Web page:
Ronald Reagan holds his popularity despite the hostage incident, at least for now. There's also increasing likelihood of a US-Soviet summit, as Gorbachev takes charge in the Kremlin. Can hostage homecoming help Reagan politically?
Ronald Reagan averted the problems of Jimmy Carter. But whether the President's success in bringing home 39 American hostages will translate into a political benefit to his second-term agenda is an open question.
GOP strategists foresee at least a short-term gain for Mr. Reagan. ``It's a definite plus for the President,'' says James Lake, who served with the '84 Reagan-Bush election campaign. ``He comes out better than when he went in, and in the long run, anything that adds to his popularity enables him to govern.''
But many political observers view the hostage crisis as a momentary blip on the screen, after which Reagan will again confront the hard political realities of dealing with tax reform and the budget deficit. The American public has not enthusiastically embraced the tax-overhaul plan, and concern about the federal deficit is growing -- with more and more talk heard these days about a tax increase.
``Reagan comes out of this having minimized the damage, and that enables him to get back on track with his presidency,'' says political scientist Thomas Mann. ``The President remains a powerful political commodity, and this recent experience maintains that stature. But the problems he is having with tax reform and budget matters have nothing to do with his popularity. The battles now are being waged on the merits -- on how various interests are affected.''
``You can't view this as a great triumph for Reagan,'' says Norman Ornstein, a political expert at the American Enterprise Institute. ``Things did not go beyond the point where the rally-round-the-President mood turned to bitterness. But after the initial euphoria is gone, . . . it will be seen that once again we were kicked in the rear and humiliated.''
``The negatives from that will balance out the positives,'' Mr. Ornstein says.
Polls show that most Americans approve of the way Reagan handled the hostage crisis. A Harris survey released Tuesday shows a 53 percent positive rating for the President during the ordeal and a 57 percent approval after release of the hostages. The President is also given more credit than Shiite leader Nabih Berri or Syrian President Assad for the release.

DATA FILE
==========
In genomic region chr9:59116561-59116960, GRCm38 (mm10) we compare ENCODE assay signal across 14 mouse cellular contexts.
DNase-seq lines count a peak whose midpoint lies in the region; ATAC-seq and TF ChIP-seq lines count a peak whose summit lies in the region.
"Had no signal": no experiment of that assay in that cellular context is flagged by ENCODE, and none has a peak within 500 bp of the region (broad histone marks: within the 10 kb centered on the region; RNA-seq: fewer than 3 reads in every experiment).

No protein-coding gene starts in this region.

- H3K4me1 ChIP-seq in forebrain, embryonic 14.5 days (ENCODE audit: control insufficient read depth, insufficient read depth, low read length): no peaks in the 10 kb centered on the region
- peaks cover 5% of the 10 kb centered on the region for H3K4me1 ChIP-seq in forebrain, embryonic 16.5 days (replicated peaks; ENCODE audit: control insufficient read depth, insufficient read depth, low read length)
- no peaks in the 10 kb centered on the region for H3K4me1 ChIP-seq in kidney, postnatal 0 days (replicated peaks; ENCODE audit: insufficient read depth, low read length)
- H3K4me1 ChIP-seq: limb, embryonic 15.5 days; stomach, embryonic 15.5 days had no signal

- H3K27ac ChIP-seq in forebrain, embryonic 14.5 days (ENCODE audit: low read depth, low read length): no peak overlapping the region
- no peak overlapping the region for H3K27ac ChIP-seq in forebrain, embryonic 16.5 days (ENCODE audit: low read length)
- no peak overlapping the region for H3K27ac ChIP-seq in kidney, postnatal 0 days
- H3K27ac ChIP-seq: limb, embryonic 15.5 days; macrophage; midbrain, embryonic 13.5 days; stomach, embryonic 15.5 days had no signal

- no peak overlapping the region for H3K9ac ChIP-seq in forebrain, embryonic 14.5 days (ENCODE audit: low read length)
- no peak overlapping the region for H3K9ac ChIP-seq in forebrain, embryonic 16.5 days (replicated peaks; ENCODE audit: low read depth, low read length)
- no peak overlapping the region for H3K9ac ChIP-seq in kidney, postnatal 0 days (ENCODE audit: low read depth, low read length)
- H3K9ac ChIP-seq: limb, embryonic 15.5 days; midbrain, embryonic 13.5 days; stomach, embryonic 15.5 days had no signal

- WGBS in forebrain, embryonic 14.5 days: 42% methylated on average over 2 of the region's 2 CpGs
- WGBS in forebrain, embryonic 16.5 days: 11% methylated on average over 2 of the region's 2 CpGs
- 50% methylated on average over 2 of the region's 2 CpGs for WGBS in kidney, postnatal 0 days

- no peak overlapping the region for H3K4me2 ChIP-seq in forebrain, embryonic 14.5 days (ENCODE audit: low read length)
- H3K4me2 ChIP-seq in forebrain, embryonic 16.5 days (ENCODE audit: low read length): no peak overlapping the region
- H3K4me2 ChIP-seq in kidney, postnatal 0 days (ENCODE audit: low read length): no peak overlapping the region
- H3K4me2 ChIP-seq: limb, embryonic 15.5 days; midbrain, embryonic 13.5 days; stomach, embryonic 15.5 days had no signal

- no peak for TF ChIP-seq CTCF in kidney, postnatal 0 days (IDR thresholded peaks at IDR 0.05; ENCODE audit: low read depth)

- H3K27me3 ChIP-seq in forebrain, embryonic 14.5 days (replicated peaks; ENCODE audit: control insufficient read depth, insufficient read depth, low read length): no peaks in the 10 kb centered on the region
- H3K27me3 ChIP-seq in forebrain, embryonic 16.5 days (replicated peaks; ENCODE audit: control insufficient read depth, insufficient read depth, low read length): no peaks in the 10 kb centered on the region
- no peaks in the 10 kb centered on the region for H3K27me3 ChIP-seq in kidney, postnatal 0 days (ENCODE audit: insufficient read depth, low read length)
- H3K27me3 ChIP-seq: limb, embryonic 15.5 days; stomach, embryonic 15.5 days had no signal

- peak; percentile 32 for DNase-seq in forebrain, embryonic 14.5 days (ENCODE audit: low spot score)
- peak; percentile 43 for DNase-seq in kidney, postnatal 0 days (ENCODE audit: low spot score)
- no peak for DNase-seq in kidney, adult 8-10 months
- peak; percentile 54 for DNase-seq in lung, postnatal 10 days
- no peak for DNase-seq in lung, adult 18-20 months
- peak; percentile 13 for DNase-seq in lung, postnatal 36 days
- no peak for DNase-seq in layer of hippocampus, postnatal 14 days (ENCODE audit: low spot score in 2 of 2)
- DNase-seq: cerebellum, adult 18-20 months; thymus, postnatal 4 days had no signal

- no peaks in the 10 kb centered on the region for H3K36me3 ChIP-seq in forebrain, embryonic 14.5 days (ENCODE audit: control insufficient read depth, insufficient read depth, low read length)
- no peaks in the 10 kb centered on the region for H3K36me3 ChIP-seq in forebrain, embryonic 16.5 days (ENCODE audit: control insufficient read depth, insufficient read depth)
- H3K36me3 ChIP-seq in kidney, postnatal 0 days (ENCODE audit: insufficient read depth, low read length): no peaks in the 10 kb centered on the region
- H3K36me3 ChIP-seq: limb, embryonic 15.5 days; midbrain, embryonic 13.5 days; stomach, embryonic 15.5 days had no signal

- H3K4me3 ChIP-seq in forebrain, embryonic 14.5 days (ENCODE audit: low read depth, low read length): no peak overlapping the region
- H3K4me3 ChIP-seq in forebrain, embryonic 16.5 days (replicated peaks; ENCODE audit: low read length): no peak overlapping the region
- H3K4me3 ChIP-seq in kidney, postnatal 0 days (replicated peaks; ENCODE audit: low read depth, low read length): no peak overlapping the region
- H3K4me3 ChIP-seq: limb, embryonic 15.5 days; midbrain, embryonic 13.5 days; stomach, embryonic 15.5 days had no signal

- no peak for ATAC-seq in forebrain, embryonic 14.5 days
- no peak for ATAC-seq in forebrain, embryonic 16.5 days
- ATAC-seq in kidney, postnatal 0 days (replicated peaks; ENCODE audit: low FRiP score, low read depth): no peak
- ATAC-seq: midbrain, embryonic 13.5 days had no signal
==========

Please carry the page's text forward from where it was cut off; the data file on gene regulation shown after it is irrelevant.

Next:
At the same time the public appears bewildered by the phenomenon of terrorism. Many Americans, though not most, believe the Beirut incident was more a victory for the Shiite hijackers than for the US, according to a Washington Post/ABC News poll this week.
The White House is conscious of the ambivalent American mood. In light of the fact that one hostage did not return and seven other Americans have yet to win their freedom in Lebanon, White House officials seemed determined to avoid a splashy homecoming celebration. The President was scheduled to welcome home the Americans Tuesday in a low-key ceremony at Andrews Air Force Base in Maryland, meeting privately with the Americans aboard their plane and then delivering brief public remarks.
Almost as if to minimize news-media attention to the former hostages, the administration also indicated Tuesday that Reagan will hold a summit conference with Soviet leader Mikhail Gorbachev in the fall. Administration officials said the meeting will take place in Geneva from Nov. 19 to 21, according to the Associated Press.
There is a difference of opinion about how much damage the President sustained by being sidetracked from his tax-reform crusade. Ornstein suggests the President wanted to focus on the congressional budget conference before the July 4 recess. Now any leverage he had has dissipated. Meanwhile, momentum on tax reform has flagged.
``The delay will simply give the President a little less leverage and put more in the hands of those want other things,'' Ornstein says.
Other analysts do not see an appreciable setback for Reagan because of the hostage crisis. Stephen Wayne, a presidential scholar at George Washington University, says he thinks the House-Senate budget compromise will be ironed out without the President and that Reagan, by becoming involved, would simply show how little power he has in this particular battle.
As for tax reform, says Dr. Wayne, the President has time to come back to that. Moreover, instead of losing any influence on Capitol Hill because of the Beirut crisis, he may find Congress more amenable now to covert actions.
``But he does not come away from the hostage crisis looking good,'' says the political scientist. ``And if terrorism persists and his actions cannot prevent it, I see his approval declining.''
Opinion experts note that the principal concern about Reagan during the 1980 campaign was that he would prove to be a belligerent, trigger-happy leader in foreign affairs. Yet, while a majority of Americans do not favor military retaliation, there is a measure of frustration with the administration for being too soft. According to the Washington Post/ABC News poll, 36 percent of Americans think the President was not tough enough in the Beirut crisis.
``That's an interesting switch when compared to the first year of the presidency,'' says opinion analyst Everett Carll Ladd of the University of Connecticut. ``That means that this administration is not politically vulnerable to that kind of criticism.''